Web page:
In the middle schools, a room-by-room review revealed that classes were, on average, smaller than elementary classes. This discovery surprised district and building leaders because the low average was masked by substantial variation: while there were some very small classes, there were also some very large classes of 28 or 29 students within the middle schools. The knowledge of these large classes created the perception that South San Antonio ISD middle school classes were large and generated pushback from staff and parents, clouding the truth that, in fact, many small classes existed, as well. The solution was not to raise class sizes but to hold class sizes to a more consistent target, reducing the variation in size between middle school core classes. By doing this, the district could not only shift funds (in excess of $700,000) to strategic priorities but also improve equity for teachers and students at the middle school level. 

At the high school, Career and Technical Education (CTE) was an area where the district was able to identify opportunities to improve efficiency. Nearly 70% of South San Antonio high school CTE courses had 19 or fewer students, and several had fewer than 10 students enrolled. District leadership had not managed CTE class size as closely as other secondary course enrollments due to a perception that managing CTE courses was more complex. However, by applying a structured review of course enrollment to CTE classes, the district was able to shift nearly $900,000 to fund high-priority initiatives.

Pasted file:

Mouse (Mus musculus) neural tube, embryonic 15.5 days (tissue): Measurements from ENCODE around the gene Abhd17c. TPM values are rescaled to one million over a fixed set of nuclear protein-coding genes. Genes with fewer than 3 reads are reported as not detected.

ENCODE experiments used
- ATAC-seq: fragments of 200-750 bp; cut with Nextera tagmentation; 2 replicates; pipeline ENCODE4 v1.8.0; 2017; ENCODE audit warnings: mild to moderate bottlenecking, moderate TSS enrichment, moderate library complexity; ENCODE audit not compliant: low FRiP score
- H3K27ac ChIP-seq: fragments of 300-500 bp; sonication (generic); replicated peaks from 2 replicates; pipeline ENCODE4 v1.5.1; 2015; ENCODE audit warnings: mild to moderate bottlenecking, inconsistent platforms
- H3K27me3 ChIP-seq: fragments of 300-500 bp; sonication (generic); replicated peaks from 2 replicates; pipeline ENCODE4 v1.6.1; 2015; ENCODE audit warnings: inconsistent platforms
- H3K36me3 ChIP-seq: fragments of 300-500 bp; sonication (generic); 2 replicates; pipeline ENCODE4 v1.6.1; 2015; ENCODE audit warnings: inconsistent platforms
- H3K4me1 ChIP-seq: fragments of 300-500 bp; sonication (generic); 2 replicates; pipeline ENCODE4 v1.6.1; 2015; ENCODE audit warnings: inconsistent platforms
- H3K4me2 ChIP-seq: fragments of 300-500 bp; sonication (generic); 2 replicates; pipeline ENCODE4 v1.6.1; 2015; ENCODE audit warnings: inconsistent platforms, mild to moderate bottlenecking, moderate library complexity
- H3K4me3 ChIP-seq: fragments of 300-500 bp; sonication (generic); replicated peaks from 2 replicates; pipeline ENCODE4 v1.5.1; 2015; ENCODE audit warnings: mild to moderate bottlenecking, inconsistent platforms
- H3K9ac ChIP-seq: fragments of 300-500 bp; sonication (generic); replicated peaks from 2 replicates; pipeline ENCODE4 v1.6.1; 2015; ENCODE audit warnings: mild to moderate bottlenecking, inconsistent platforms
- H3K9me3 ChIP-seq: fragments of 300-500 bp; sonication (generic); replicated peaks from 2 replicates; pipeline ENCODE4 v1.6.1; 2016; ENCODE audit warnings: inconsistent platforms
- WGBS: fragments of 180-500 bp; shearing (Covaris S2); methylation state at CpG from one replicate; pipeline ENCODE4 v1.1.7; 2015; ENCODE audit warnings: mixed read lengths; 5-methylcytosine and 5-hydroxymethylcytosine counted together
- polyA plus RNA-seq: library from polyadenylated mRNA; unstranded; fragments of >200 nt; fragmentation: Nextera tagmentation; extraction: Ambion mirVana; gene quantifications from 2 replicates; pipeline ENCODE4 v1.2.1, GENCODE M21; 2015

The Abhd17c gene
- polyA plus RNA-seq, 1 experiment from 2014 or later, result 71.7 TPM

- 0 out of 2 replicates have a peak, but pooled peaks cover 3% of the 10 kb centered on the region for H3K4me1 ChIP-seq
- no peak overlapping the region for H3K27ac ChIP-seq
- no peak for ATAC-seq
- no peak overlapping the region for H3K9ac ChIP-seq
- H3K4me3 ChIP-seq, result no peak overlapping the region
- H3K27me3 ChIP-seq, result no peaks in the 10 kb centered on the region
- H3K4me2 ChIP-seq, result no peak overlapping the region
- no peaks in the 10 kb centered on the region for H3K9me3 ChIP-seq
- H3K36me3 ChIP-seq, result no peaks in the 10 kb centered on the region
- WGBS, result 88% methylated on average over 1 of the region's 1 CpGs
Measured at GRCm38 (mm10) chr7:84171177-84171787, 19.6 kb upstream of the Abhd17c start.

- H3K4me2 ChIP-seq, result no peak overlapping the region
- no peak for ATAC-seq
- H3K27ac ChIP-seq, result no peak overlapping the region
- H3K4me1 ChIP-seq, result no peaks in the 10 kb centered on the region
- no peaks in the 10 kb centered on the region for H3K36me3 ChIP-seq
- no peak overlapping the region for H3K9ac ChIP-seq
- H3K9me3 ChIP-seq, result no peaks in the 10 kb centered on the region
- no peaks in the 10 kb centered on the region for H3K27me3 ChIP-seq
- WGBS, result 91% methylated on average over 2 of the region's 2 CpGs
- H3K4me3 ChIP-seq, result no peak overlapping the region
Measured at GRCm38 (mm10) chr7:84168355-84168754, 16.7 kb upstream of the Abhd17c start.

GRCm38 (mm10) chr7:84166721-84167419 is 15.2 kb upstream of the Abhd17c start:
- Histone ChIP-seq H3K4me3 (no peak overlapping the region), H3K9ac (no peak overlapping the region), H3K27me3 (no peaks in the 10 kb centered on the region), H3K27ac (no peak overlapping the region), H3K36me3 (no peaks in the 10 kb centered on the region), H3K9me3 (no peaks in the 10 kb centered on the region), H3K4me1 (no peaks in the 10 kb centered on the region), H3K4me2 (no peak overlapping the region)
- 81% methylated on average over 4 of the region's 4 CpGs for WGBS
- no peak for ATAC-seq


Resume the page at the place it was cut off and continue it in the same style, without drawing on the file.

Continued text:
I think staff are all believers now. They very quickly adjusted and continue to be effective, as demonstrated by the performance of the district. When you are able to achieve efficiency in the way the district allocates resources, the opportunity to improve performance becomes very real.

Dr. Abelardo Saavedra, Former Superintendent,
South San Antonio ISD (TX)

Part II: Reallocating Resources 

Leadership and strategic thinking ease implementation

Findings from the staffing analysis confirmed that the district processes for managing staffing were not well-defined or transparent. Dr. Saavedra and his team, therefore, set out to apply a coherent structure to staffing decisions. Their plan did not require increasing class sizes above current policy; instead, it followed existing guidelines, developed new guidelines where needed, and ensured that all guidelines were applied with fidelity across schools. By establishing clear guidelines for nearly every position, grade, and course, the staffing process became more precise and put students first, rather than prioritizing what had been done in the past.